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You have a vector of three (or four) floats. What is the fastest way to sum them?

Is SSE (movaps, shuffle, add, movd) always faster than x87? Are the horizontal-add instructions in SSE4.2 worth it? What's the cost to moving to the FPU, then faddp, faddp? What's the fastest specific instruction sequence?

"Try to arrange things so you can sum four vectors at a time" will not be accepted as an answer. :-)

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If horizontal adds are performance-critical for you then you may well be approaching SIMD coding in a less than optimal way - post some code that shows how and where you need to do this. – Paul R Aug 9 '11 at 13:29
Dot product for angles between vectors, mainly. Note the last sentence. – FeepingCreature Aug 9 '11 at 13:32
I read the last sentence, but I still think there may be a better way. – Paul R Aug 9 '11 at 13:34
I know there's a better way, and it's "execute loops four elements at a time so you can parallelize everything". The question is, what's the best we can do excluding that way (which is complicated and obfuscating)? – FeepingCreature Aug 9 '11 at 13:59
There is no "fastest way ... on x86". Different x86 processors have different execution characteristics. What processor are you targeting? Is your "vector of three floats" in memory initially, or contiguously in an SSE register, or somewhere else? – Stephen Canon Aug 9 '11 at 20:51
up vote 9 down vote accepted

Here are some versions tuned based on Agner Fog's microarch guide's microarch guide and instruction tables. See also the tag wiki. They should be efficient on any CPU, with no major bottlenecks. (e.g. I avoided things that would help one uarch a bit but be slow on another uarch). Code-size is also minimized.

The common 2x hadd idiom is only good for code-size, not speed on any existing CPUs. There are use-cases for it (see below), but this isn't one of them.

I've also included an AVX version. Any kind of horizontal reduction with AVX / AVX2 should start with a vextractf128 and a "vertical" operation to reduce down to one XMM (__m128) vector.

See the asm output from all this code on the Godbolt Compiler Explorer. See also my improvements to Agner Fog's C++ Vector Class Library horizontal_add functions. (message board thread, and code on github). I used CPP macros to select optimal shuffles for code-size for SSE2, SSE4, and AVX, and for avoiding movdqa when AVX isn't available.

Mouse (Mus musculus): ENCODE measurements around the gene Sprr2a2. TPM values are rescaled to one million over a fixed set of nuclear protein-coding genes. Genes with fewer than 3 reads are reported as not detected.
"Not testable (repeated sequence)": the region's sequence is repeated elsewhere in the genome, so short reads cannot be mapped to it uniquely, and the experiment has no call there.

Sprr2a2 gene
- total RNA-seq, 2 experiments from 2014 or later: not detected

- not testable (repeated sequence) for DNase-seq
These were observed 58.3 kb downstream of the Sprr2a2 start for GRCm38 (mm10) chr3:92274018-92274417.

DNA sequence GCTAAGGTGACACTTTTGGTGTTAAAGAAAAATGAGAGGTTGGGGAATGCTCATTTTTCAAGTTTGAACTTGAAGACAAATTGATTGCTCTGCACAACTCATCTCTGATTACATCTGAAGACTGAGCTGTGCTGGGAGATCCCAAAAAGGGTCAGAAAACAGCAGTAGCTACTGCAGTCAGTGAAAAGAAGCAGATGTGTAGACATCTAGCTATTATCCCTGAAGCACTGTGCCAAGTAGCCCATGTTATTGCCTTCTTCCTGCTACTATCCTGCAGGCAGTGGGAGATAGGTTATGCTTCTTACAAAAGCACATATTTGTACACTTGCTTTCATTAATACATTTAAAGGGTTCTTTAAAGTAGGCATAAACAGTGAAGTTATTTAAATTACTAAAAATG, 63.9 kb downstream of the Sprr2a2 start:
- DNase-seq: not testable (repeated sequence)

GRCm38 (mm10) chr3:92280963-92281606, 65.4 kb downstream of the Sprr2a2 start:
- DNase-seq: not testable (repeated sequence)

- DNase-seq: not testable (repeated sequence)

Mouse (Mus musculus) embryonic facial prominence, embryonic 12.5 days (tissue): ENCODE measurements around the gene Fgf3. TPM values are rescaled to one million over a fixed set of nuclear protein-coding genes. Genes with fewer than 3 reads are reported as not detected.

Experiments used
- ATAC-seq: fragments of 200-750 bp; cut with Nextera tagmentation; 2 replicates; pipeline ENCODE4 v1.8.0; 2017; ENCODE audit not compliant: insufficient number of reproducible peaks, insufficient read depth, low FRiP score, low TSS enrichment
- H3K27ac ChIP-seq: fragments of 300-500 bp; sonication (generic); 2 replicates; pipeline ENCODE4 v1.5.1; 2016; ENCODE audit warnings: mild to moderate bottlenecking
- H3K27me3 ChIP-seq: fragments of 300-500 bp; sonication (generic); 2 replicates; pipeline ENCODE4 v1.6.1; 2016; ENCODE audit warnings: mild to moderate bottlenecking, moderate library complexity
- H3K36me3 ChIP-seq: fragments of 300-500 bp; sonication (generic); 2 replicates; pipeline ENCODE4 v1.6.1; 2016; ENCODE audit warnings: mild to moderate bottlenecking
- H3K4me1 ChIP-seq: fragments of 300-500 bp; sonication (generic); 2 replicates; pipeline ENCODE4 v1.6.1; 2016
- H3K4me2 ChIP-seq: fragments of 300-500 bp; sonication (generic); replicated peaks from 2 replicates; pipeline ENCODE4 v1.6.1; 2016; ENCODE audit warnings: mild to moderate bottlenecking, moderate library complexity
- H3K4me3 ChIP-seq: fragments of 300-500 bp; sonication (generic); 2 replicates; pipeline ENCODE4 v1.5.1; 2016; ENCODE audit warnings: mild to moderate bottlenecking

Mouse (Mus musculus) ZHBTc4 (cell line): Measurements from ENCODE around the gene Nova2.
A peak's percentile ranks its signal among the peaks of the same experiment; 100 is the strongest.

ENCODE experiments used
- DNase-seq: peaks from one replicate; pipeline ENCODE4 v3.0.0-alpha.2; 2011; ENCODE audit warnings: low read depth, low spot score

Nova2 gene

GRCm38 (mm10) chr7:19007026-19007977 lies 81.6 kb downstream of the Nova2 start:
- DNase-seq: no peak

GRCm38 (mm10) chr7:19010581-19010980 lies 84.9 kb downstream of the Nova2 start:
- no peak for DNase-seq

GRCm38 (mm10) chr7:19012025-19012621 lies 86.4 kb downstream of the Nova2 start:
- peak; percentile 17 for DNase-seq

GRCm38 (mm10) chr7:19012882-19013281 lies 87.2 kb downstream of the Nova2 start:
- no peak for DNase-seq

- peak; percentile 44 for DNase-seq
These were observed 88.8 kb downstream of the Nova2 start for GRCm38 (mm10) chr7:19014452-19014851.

There are tradeoffs to consider:

  • code size: smaller is better for L1 I-cache reasons, and for code fetch from disk (smaller binaries). Total binary size mostly matters for compiler decisions made repeatedly all over a program. If you're bothering to hand-code something with intrinsics, it's worth spending a few code bytes if it gives any speedup for the whole program (be careful of microbenchmarks that make unrolling look good).
  • uop-cache size: Often more precious than L1 I$. 4 single-uop instructions can take less space than 2 haddps, so this is highly relevant here.
  • latency: Sometimes relevant
  • throughput: usually irrelevant, horizontal sums shouldn't be in the innermost loop.
  • total fused-domain uops: If surrounding code doesn't bottleneck on the same port that the hsum uses, this is a proxy for the impact of the hsum on the throughput of the whole thing.

When a horizontal add is infrequent:

CPUs with no uop-cache might favour 2x haddps: It's slowish when it does run, but that's not often. Being only 2 instructions minimizes the impact on the surrounding code (I$ size).

CPUs with a uop-cache will probably favour something that takes fewer uops, even if it's more instructions / more x86 code-size. Total uops cache-lines used is what we want to minimize, which isn't as simple as minimizing total uops (taken branches and 32B boundaries always start a new uop cache line).

Anyway, with that said, horizontal sums come up a lot, so here's my attempt at carefully crafting some versions that compile nicely. Not benchmarked on any real hardware, or even carefully tested. There might be bugs in the shuffle constants or something.

If you're making a fallback / baseline version of your code, remember that only old CPUs will run it; newer CPUs will run your AVX version, or SSE4.1 or whatever.

Old CPUs like K8, and Core2(merom) and earlier only have 64bit shuffle units. Core2 has 128bit execution units for most instructions, but not for shuffles. (Pentium M and K8 handle all 128b vector instructions as two 64bit halves).

Shuffles like movhlps that move data in 64bit chunks (no shuffling within 64bit halves) are fast, too.

On old CPUs with slow shuffles:

  • movhlps (Merom: 1uop) is significantly faster than shufps (Merom: 3uops). On Pentium-M, cheaper than movaps. Also, it runs in the FP domain on Core2, avoiding the bypass delays from other shuffles.
  • unpcklpd is faster than unpcklps.
  • pshufd is slow, pshuflw/pshufhw are fast (because they only shuffle a 64bit half)
  • pshufb mm0 (MMX) is fast, pshufb xmm0 is slow.
  • haddps is very slow (6uops on Merom and Pentium M)
  • movshdup (Merom: 1uop) is interesting: It's the only 1uop insn that shuffles within 64b elements. K8 / K10 don't have SSE3, though.

shufps on Core2(including Penryn) brings data into the integer domain, causing a bypass delay to get it back to the FP execution units for addps, but movhlps is entirely in the FP domain. shufpd also runs in the float domain.

movshdup runs in the integer domain, but is only one uop.

AMD K10, Intel Core2(Penryn/Wolfdale), and all later CPUs, run all xmm shuffles as a single uop. (But note the bypass delay with shufps on Penryn, avoided with movhlps)